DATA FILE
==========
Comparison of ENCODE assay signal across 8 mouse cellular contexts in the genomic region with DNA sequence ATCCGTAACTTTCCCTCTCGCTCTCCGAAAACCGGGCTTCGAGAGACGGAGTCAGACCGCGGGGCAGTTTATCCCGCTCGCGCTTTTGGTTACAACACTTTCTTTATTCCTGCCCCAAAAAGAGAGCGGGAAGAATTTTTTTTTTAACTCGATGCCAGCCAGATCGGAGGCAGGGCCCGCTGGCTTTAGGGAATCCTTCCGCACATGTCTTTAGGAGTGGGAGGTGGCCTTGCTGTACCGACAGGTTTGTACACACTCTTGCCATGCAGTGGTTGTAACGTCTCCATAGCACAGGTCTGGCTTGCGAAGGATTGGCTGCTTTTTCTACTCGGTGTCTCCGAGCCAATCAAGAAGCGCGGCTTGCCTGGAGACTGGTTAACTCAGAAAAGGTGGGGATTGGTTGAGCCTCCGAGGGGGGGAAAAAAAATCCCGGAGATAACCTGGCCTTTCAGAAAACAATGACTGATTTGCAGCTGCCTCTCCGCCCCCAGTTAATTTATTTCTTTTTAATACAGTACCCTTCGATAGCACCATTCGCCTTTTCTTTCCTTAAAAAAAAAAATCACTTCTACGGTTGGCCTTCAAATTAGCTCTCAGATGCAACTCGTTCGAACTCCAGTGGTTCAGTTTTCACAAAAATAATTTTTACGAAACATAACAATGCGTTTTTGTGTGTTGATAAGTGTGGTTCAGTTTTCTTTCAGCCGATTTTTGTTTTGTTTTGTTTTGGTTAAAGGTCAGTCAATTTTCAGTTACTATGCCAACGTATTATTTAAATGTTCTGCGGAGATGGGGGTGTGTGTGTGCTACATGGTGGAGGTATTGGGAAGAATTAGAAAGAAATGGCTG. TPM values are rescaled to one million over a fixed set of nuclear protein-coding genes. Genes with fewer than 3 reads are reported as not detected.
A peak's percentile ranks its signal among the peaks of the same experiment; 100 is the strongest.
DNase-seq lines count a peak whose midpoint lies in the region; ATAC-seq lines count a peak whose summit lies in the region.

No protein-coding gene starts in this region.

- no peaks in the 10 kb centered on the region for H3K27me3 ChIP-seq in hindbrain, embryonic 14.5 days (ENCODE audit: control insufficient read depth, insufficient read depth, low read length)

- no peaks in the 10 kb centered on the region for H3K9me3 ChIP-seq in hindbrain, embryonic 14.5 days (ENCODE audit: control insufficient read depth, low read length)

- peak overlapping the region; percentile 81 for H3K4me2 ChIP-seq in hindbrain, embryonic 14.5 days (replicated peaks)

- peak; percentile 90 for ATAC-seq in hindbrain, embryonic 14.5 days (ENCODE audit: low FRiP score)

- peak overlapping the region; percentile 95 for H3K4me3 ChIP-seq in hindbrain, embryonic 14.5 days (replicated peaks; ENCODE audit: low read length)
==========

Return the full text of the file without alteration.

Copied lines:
Comparison of ENCODE assay signal across 8 mouse cellular contexts in the genomic region with DNA sequence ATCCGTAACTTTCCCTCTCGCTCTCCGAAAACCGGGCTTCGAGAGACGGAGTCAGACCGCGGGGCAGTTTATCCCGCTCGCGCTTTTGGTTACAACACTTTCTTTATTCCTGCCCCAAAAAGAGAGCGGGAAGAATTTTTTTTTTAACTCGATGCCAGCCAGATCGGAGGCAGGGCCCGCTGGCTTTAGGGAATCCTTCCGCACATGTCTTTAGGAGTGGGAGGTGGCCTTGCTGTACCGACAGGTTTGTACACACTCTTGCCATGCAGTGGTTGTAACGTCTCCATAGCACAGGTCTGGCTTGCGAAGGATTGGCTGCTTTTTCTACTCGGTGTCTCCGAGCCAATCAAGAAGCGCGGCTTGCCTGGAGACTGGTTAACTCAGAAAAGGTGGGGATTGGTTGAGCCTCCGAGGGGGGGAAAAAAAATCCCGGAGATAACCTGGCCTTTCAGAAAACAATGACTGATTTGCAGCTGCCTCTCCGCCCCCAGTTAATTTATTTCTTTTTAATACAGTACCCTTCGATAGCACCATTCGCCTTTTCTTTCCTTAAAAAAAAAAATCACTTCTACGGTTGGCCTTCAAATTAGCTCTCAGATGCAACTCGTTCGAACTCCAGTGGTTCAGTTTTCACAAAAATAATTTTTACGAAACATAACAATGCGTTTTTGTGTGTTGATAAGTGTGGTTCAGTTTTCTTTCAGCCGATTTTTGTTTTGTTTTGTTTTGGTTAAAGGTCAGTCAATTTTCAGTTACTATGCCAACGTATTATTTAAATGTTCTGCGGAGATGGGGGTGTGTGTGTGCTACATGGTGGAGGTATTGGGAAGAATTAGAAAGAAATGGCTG. TPM values are rescaled to one million over a fixed set of nuclear protein-coding genes. Genes with fewer than 3 reads are reported as not detected.
A peak's percentile ranks its signal among the peaks of the same experiment; 100 is the strongest.
DNase-seq lines count a peak whose midpoint lies in the region; ATAC-seq lines count a peak whose summit lies in the region.

No protein-coding gene starts in this region.

- no peaks in the 10 kb centered on the region for H3K27me3 ChIP-seq in hindbrain, embryonic 14.5 days (ENCODE audit: control insufficient read depth, insufficient read depth, low read length)

- no peaks in the 10 kb centered on the region for H3K9me3 ChIP-seq in hindbrain, embryonic 14.5 days (ENCODE audit: control insufficient read depth, low read length)

- peak overlapping the region; percentile 81 for H3K4me2 ChIP-seq in hindbrain, embryonic 14.5 days (replicated peaks)

- peak; percentile 90 for ATAC-seq in hindbrain, embryonic 14.5 days (ENCODE audit: low FRiP score)

- peak overlapping the region; percentile 95 for H3K4me3 ChIP-seq in hindbrain, embryonic 14.5 days (replicated peaks; ENCODE audit: low read length)